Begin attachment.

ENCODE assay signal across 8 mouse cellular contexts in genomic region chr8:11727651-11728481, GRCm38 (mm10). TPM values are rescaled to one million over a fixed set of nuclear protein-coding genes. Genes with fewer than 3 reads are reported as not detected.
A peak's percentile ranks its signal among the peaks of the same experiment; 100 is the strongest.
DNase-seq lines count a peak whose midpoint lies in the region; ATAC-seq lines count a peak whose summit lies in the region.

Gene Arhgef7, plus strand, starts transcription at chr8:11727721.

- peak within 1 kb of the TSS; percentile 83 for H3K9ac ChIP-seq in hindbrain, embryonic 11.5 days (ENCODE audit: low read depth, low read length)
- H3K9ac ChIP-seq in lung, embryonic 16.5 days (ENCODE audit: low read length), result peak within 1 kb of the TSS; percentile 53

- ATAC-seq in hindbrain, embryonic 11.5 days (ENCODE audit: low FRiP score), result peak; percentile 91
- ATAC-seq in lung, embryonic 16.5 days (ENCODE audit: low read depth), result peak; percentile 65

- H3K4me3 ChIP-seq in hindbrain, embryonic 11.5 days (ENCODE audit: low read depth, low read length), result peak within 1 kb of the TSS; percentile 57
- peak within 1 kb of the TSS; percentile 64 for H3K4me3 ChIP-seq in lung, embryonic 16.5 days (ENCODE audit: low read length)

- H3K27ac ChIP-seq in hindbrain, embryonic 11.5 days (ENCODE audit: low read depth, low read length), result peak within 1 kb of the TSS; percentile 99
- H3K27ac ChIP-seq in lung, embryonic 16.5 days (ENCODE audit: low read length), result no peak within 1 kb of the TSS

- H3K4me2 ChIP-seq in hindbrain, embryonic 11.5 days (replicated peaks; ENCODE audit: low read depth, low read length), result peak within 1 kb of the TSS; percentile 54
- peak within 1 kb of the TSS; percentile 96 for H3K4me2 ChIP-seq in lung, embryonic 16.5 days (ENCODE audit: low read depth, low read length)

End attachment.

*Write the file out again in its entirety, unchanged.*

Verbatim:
ENCODE assay signal across 8 mouse cellular contexts in genomic region chr8:11727651-11728481, GRCm38 (mm10). TPM values are rescaled to one million over a fixed set of nuclear protein-coding genes. Genes with fewer than 3 reads are reported as not detected.
A peak's percentile ranks its signal among the peaks of the same experiment; 100 is the strongest.
DNase-seq lines count a peak whose midpoint lies in the region; ATAC-seq lines count a peak whose summit lies in the region.

Gene Arhgef7, plus strand, starts transcription at chr8:11727721.

- peak within 1 kb of the TSS; percentile 83 for H3K9ac ChIP-seq in hindbrain, embryonic 11.5 days (ENCODE audit: low read depth, low read length)
- H3K9ac ChIP-seq in lung, embryonic 16.5 days (ENCODE audit: low read length), result peak within 1 kb of the TSS; percentile 53

- ATAC-seq in hindbrain, embryonic 11.5 days (ENCODE audit: low FRiP score), result peak; percentile 91
- ATAC-seq in lung, embryonic 16.5 days (ENCODE audit: low read depth), result peak; percentile 65

- H3K4me3 ChIP-seq in hindbrain, embryonic 11.5 days (ENCODE audit: low read depth, low read length), result peak within 1 kb of the TSS; percentile 57
- peak within 1 kb of the TSS; percentile 64 for H3K4me3 ChIP-seq in lung, embryonic 16.5 days (ENCODE audit: low read length)

- H3K27ac ChIP-seq in hindbrain, embryonic 11.5 days (ENCODE audit: low read depth, low read length), result peak within 1 kb of the TSS; percentile 99
- H3K27ac ChIP-seq in lung, embryonic 16.5 days (ENCODE audit: low read length), result no peak within 1 kb of the TSS

- H3K4me2 ChIP-seq in hindbrain, embryonic 11.5 days (replicated peaks; ENCODE audit: low read depth, low read length), result peak within 1 kb of the TSS; percentile 54
- peak within 1 kb of the TSS; percentile 96 for H3K4me2 ChIP-seq in lung, embryonic 16.5 days (ENCODE audit: low read depth, low read length)